I’m walking up and down the sidelines of a flag football game, awaiting the big play. The morning had started out cool and pleasant, but now the sun is beaming and I’m getting hot. I look at my 10-year-old cousin. He’s on the sidelines, down on one knee, and sucking on one small slice of orange handed to him by his coach. I want my cousin to be holding a hamburger. He’s too skinny. He’s like a piece of salt water taffy that’s pulled so thin that it looks like it’s about to break. This is my guy. My kiddo. My heart. And he’s supposed to make the big play. It’s a lot of pressure for a little guy, and so far he doesn’t seem to be handling it well. He’s dropped long pass after long pass, and he’s been proclaimed the team’s long pass superstar.
Sweat mats his blond hair into finger curls. He gets up, makes sure his flags are snapped to his belt, pulls on his gloves that his dad insists he wear so that the football sticks in the palms of his hands, and runs out on the field. In my hand I hold his grandmother’s Canon camera. I’ve been trying to get a picture of the big play. But so far, all I have is a picture of my skinny boy with his gloved hands up in the air, just before he misses the easy catch, falls to the ground, and his dad yells something to the effect of dad-gum it, catch it, son!
I know this isn’t like my boy. I’ve been throwing him passes since he was a little tyke and he’s always had good hands. I wonder if he’s falling under the pressure of the first game … or the family demands … or the pronouncement that he’s the team’s long pass superstar. Maybe, it’s all three.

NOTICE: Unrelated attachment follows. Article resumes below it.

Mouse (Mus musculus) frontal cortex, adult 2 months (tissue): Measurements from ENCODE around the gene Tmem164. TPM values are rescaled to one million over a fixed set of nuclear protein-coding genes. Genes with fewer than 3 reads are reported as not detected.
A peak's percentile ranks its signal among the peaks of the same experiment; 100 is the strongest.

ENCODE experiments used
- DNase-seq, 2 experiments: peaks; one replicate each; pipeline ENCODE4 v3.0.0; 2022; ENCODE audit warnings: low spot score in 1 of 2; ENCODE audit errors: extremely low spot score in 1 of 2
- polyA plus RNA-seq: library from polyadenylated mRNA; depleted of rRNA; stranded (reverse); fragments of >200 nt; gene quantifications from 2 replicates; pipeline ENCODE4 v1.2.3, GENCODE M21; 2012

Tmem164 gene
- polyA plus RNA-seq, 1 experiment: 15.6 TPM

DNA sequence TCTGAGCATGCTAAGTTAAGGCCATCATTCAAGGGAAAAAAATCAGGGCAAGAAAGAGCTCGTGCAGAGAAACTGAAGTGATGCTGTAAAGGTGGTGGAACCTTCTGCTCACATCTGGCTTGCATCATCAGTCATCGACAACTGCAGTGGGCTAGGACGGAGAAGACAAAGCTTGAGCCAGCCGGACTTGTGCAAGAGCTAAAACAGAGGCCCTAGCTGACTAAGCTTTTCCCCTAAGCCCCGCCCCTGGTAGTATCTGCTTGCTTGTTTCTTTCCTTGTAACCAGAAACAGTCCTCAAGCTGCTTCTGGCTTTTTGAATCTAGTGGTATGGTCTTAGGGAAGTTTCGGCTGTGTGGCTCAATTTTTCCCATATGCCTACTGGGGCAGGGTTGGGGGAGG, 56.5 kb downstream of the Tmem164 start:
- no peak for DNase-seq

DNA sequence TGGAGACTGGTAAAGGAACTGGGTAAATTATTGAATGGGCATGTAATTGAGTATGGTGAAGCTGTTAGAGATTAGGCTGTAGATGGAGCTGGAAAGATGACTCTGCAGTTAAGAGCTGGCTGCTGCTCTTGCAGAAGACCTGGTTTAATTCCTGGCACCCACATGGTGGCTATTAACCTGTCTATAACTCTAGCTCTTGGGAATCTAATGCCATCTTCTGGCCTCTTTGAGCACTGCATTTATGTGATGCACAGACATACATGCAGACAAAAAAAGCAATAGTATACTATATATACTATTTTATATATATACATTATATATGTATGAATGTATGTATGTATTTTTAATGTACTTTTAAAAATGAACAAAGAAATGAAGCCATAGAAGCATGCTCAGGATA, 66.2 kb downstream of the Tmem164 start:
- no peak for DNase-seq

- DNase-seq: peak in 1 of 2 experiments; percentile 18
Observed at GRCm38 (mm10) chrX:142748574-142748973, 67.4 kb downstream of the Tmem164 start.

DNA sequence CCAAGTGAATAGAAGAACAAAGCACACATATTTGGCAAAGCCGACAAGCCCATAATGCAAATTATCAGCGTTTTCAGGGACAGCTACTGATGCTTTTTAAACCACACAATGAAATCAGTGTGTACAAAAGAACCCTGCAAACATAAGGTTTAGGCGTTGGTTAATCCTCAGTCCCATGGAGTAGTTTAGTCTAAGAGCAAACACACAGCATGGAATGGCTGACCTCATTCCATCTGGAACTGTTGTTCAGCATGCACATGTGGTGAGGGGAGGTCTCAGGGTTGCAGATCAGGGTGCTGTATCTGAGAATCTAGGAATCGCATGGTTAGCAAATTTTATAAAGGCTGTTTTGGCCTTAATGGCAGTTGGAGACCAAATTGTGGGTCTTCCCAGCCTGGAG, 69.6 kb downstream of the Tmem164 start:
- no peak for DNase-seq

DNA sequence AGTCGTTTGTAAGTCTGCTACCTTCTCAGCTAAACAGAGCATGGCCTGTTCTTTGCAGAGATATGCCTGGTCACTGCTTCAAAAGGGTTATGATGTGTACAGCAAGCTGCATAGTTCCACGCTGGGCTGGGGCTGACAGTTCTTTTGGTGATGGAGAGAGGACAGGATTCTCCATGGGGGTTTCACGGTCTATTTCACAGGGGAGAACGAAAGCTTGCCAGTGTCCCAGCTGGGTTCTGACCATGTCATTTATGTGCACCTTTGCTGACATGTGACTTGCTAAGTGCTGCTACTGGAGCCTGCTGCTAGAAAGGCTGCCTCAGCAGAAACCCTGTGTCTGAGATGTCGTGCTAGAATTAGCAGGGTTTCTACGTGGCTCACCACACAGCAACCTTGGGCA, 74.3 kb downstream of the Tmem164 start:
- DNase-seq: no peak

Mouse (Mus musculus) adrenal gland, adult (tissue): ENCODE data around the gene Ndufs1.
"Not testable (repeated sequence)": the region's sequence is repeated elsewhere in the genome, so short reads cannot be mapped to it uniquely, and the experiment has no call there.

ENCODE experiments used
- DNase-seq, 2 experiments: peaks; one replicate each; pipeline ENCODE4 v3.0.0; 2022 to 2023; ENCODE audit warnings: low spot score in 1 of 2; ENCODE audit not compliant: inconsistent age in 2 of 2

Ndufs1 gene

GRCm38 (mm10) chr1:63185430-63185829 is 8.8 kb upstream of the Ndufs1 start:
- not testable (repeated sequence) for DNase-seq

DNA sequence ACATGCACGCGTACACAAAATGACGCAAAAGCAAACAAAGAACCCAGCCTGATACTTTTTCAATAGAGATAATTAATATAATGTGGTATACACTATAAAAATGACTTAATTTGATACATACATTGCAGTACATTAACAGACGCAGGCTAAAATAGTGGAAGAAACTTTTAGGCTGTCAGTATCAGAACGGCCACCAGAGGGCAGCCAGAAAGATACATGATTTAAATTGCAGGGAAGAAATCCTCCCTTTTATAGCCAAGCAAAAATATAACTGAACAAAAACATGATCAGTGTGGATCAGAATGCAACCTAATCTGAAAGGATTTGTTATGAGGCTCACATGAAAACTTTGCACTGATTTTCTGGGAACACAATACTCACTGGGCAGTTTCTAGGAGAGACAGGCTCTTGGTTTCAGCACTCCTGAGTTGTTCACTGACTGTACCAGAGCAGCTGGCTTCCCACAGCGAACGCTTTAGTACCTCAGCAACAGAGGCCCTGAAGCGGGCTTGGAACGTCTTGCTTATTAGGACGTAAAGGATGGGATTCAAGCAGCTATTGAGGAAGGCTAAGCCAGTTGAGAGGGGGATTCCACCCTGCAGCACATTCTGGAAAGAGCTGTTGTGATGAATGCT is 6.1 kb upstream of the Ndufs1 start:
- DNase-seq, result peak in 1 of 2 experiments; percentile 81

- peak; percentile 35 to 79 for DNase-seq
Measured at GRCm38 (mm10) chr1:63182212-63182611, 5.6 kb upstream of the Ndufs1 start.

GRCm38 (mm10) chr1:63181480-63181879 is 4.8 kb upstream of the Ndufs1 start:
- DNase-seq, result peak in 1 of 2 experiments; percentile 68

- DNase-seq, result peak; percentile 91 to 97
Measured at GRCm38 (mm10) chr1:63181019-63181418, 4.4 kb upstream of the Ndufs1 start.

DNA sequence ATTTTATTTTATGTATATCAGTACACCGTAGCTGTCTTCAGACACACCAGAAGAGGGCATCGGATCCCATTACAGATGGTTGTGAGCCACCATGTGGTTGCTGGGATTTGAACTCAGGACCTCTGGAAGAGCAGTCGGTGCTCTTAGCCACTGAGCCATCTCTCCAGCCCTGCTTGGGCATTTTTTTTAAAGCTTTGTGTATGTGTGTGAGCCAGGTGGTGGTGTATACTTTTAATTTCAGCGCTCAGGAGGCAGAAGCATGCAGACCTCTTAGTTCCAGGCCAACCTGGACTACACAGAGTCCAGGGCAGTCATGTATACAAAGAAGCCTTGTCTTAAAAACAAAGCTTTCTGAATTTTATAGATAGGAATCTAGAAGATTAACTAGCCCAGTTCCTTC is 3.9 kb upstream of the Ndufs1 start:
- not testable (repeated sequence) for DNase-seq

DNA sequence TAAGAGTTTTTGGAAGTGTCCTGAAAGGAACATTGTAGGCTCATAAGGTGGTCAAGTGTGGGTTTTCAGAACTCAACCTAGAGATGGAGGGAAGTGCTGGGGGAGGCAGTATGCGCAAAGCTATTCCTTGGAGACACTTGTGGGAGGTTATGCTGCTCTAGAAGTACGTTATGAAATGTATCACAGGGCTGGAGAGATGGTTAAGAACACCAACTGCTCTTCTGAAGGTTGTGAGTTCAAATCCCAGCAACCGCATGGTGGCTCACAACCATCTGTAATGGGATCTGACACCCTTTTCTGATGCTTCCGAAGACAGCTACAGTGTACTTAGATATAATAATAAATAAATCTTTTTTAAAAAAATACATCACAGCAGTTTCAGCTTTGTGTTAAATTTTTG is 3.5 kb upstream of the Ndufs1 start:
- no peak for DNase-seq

I pull his dad aside and remind him that when he played Little League baseball – or more accurately, when he wasn’t playing well – that his dad used to yell at him through the fence until he made him so angry that he went out and played great the rest of the game. I remind him that I tried that tactic on him when I was teaching him how to water ski, and all it got me was my friends angry at me for being so rough on him. Today, he walks away without saying a word. And I’m not really sure why I told him that story. I don’t want him yelling at our little guy. I don’t think it’s good for the kid. But I don’t know what is good.
That’s when I find myself thinking about a TV news show I’d watched just a few days before. It was about kids and how to motivate them to take chances, to try harder, to do better. They showed a little girl who’d done well on a test. Afterwards, she was praised for being smart. From then on, she took the easy route, fearful that if she didn’t she would fail and not look smart. In contrast, a little boy who’d done poorly on the test was praised for working hard and trying hard. The next time, he did better than the little girl.
I contemplate that as I walk the sideline and watch my little guy drop another easy pass. He walks off the field. I can tell he’s mentally pounding his fists against his head for being so stupid as to drop an easy pass.
“Hey,” I say.
He comes over to me.
“Remember when you were taking gymnastics and you’d almost make something but not quite?” I’m thinking about his handstands that didn’t quite stand and his landings that didn’t quite stick. “Remember how when you’d do that and you’d just say, ‘Almost.’ And you’d say that every time until you got it right?”